July was the fourth consecutive month of gold closing in the red zone. The precious metal has not faced such a protracted peak since 2013. The US economy and the aggressive monetary tightening of the Fed, which gained under the influence of the fiscal stimulus, dealt a serious blow to the positions of the bulls in the XAU/USD.
The futures market is almost 70% confident that the Federal reserve will raise rates twice before the end of the year amid a drop in unemployment to 4%, inflation to the target and an impressive +4.1% q/q of GDP for the second quarter.
Quarterly dynamics of gold
While Japanese investors kept the yield of 10-year US Treasury bonds below the psychologically important 3% mark, and the growth of US stock indices did not allow precious metals to play a role in escalating trade conflicts, a strong dollar left it no chance. Even the information from competent Reuters sources about Donald Trump's willingness to announce the expansion of import duties for China by $200 billion was perceived as a reason for selling the XAU/USD in the near future. The dollar, for investors, seems to be a more reliable safe-haven asset than gold.
What can the precious metal answer? First, the seasonal factor can play on its side. August is the second best month for gold after January. By the end of the last month of summer 2017, it has strengthened by more than 4%, and in 2016-2017, ETF reserves added about 4%. Second, speculative net longs have fallen to a record low since the date of the accounting in 2006. They are lower than at the end of 2015, when the Fed started the process of monetary policy normalization. Finally, third, the market has serious doubts about the ability of the US economy to maintain the pace taken in the second quarter. Let Donald Trump in this no doubt, but the logic says the opposite. The gradual fading of the effect of tax reform, tightening of the Fed's monetary policy, trade wars and the dollar's revaluation in April-July increase the risks of a slowdown in GDP in the third-fourth quarters.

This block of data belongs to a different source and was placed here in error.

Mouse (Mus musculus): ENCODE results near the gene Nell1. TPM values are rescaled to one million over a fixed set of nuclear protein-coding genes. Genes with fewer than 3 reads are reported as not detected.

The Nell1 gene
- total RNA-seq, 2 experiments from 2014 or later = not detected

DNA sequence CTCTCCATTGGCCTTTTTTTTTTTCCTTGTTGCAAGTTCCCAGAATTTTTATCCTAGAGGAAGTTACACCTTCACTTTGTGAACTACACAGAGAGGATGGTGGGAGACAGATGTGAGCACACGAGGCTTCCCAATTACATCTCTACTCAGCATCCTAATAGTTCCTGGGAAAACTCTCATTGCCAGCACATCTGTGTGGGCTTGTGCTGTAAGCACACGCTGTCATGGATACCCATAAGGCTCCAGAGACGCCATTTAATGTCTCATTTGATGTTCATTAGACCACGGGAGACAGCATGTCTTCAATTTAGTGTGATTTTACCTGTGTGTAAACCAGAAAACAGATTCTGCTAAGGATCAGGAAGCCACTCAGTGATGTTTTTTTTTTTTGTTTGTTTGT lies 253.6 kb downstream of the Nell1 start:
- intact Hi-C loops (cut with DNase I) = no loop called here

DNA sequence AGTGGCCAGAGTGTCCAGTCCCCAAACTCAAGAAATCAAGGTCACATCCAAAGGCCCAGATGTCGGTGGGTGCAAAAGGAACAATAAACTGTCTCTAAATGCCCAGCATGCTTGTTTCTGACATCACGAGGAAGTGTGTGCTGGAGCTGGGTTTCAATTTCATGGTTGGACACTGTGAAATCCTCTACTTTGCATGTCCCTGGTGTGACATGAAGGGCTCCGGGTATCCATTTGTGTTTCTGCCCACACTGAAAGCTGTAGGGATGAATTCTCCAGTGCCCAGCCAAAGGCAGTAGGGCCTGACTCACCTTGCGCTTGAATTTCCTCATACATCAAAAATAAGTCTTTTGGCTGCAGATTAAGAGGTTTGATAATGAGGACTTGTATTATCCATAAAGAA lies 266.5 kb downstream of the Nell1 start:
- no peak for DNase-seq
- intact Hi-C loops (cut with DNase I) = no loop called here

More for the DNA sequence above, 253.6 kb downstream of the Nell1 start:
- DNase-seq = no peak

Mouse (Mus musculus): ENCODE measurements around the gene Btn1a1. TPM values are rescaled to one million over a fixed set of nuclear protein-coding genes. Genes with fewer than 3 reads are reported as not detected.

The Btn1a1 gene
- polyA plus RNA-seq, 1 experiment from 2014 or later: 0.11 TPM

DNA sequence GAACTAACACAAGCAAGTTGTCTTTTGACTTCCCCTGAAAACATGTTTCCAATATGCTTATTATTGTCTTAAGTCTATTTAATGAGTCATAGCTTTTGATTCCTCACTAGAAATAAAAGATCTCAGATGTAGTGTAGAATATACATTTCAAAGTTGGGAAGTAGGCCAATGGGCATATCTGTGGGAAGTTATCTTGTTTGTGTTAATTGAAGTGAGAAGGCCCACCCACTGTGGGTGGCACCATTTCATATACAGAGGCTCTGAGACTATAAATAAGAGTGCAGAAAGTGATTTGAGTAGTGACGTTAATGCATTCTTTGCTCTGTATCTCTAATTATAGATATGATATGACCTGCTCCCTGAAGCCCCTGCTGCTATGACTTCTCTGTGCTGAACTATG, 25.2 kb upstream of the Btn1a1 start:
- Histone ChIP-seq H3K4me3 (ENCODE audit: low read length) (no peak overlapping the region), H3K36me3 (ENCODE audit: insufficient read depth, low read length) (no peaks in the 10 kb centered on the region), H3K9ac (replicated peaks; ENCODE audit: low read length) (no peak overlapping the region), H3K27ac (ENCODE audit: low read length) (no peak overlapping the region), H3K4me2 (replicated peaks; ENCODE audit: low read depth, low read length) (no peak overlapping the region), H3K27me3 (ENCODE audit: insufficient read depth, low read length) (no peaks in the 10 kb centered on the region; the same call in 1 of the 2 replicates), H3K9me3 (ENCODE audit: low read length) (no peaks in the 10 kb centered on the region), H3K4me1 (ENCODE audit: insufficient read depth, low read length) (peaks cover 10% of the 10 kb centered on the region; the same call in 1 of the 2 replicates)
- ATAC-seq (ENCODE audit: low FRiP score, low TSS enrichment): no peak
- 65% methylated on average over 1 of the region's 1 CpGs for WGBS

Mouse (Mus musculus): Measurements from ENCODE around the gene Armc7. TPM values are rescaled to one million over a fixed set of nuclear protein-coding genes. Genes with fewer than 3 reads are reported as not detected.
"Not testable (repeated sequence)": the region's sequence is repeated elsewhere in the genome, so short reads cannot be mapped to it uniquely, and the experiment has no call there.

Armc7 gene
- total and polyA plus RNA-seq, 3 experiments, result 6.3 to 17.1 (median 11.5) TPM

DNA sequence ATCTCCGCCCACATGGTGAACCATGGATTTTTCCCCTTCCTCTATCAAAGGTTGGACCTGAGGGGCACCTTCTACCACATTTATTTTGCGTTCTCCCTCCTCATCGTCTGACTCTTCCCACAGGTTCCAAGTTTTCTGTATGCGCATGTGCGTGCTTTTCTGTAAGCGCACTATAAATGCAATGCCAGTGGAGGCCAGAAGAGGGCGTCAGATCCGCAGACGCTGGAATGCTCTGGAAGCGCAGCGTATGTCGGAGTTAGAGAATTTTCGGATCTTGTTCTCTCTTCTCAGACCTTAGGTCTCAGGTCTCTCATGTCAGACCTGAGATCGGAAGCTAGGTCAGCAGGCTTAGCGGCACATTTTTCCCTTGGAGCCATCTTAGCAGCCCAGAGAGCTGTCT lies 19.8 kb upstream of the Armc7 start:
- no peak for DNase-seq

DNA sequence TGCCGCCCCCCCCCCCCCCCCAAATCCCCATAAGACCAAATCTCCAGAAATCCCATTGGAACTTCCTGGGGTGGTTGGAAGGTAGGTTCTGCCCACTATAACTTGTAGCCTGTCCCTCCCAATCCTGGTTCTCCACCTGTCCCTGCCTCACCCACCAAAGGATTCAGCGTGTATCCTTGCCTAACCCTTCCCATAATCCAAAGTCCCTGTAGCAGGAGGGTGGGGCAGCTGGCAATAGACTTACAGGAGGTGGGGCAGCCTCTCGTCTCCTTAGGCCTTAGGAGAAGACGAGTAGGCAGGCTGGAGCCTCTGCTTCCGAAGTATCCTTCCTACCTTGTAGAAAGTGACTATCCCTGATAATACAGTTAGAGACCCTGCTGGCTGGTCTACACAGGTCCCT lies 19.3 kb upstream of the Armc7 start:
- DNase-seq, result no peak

Another thing is that the main competitor of the dollar in the face of the single European currency is not shining yet. In April-June, the divergence in economic growth of the US and the eurozone turned out to be the broadest one since 2014. This does not allow us to count on the ECB's departure from ultra-soft monetary policy and creates serious obstacles for the EUR/USD to move upwards.
In the short term, gold is likely to show increased sensitivity to the results of the FOMC meeting and the release of data on the US labor market. The Fed's "dovish rhetoric and sluggish wage growth will push futures prices in the direction of $1,250 per ounce. On the contrary, if the central bank prefers the "hawkish" hunt, and the statistics on wages will please the eye, the precious metal risks to continue the peak in the direction of $1200.
Technically, gold is trying to push off the convergence zone of $1207-1222 (targets for 200% and 88.6% by the AB=CD and "Shark" patterns). If the bulls manage to keep the quotes above the important support, the risks of a rollback to $1,243 and $1,272 will increase.
Gold, daily chart